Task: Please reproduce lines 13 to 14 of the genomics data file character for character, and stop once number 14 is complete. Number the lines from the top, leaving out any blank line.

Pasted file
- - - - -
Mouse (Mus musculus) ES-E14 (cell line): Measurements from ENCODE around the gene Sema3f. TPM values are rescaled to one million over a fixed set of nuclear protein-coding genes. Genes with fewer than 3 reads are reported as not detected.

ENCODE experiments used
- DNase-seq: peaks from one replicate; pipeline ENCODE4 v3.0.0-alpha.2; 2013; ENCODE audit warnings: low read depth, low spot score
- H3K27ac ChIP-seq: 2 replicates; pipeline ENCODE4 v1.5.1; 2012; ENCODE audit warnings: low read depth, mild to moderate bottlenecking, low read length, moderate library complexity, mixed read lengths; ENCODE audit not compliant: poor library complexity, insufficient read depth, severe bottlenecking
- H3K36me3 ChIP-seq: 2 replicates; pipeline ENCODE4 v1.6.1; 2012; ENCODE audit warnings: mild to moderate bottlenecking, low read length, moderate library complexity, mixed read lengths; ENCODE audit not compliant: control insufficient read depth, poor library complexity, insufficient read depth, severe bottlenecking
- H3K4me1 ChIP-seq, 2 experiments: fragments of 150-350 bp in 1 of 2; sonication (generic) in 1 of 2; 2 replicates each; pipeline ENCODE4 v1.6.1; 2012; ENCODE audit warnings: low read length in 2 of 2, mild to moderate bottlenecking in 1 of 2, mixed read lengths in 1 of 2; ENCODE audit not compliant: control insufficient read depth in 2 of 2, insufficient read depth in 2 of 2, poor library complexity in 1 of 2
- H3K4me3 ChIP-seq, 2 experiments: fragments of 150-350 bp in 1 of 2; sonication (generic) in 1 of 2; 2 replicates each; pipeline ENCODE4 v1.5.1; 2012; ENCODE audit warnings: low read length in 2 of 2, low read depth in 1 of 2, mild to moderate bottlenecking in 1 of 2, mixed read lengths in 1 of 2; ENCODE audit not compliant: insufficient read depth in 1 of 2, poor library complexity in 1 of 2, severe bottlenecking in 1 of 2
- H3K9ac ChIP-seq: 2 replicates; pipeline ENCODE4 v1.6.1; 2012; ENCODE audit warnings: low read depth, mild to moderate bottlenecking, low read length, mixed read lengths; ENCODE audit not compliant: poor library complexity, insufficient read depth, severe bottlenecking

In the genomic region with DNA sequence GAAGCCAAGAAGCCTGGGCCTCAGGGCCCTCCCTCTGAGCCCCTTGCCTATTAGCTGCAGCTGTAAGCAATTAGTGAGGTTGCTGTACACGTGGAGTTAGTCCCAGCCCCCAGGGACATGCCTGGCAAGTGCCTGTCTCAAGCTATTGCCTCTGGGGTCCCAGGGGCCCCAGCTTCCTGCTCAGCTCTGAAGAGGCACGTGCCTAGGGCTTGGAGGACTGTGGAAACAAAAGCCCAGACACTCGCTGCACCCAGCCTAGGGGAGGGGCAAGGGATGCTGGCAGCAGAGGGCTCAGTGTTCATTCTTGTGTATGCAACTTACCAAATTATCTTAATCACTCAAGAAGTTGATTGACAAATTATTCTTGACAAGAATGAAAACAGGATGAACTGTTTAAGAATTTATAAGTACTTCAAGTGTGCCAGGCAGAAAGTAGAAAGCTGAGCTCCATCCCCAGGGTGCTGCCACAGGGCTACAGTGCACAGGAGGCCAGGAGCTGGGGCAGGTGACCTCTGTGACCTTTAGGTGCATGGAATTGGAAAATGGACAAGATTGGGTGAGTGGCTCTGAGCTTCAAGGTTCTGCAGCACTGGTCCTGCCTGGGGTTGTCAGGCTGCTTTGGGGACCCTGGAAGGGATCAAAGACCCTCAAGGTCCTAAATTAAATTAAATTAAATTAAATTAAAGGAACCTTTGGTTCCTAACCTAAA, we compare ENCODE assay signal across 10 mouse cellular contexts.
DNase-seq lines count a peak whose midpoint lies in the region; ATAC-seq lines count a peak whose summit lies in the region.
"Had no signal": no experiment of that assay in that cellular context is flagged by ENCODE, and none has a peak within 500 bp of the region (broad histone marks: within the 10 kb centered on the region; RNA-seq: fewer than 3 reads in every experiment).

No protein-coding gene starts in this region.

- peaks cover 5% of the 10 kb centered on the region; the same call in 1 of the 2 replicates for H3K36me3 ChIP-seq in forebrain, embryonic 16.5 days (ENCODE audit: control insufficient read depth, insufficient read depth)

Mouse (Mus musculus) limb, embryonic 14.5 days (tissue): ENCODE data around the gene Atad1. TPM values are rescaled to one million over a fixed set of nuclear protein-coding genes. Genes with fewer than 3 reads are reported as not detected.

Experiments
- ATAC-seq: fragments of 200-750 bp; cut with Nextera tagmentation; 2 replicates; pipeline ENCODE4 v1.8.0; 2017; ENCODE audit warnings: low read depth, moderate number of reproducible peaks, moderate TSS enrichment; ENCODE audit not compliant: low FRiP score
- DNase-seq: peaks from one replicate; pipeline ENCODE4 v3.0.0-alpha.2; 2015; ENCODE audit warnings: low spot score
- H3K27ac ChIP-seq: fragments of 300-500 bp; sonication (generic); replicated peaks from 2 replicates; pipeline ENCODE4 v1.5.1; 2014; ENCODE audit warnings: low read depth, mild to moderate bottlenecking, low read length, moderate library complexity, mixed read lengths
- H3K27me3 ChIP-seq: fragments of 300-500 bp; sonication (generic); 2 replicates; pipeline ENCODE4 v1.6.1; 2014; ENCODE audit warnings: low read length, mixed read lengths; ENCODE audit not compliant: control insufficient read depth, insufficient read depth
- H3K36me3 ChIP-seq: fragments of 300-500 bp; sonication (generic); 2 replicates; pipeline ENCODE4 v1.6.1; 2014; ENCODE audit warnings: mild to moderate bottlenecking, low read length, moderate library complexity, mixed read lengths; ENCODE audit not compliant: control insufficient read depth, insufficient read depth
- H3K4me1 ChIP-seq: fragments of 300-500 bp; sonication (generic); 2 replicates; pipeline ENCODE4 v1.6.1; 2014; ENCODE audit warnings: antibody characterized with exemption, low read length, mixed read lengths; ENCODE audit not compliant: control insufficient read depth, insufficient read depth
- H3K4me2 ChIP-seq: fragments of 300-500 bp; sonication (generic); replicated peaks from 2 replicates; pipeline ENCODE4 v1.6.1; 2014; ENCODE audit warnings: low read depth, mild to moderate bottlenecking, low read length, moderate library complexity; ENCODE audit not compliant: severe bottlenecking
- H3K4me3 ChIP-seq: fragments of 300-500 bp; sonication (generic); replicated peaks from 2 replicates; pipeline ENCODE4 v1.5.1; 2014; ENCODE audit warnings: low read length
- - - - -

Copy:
- peaks cover 5% of the 10 kb centered on the region; the same call in 1 of the 2 replicates for H3K36me3 ChIP-seq in forebrain, embryonic 16.5 days (ENCODE audit: control insufficient read depth, insufficient read depth)

Mouse (Mus musculus) limb, embryonic 14.5 days (tissue): ENCODE data around the gene Atad1. TPM values are rescaled to one million over a fixed set of nuclear protein-coding genes. Genes with fewer than 3 reads are reported as not detected.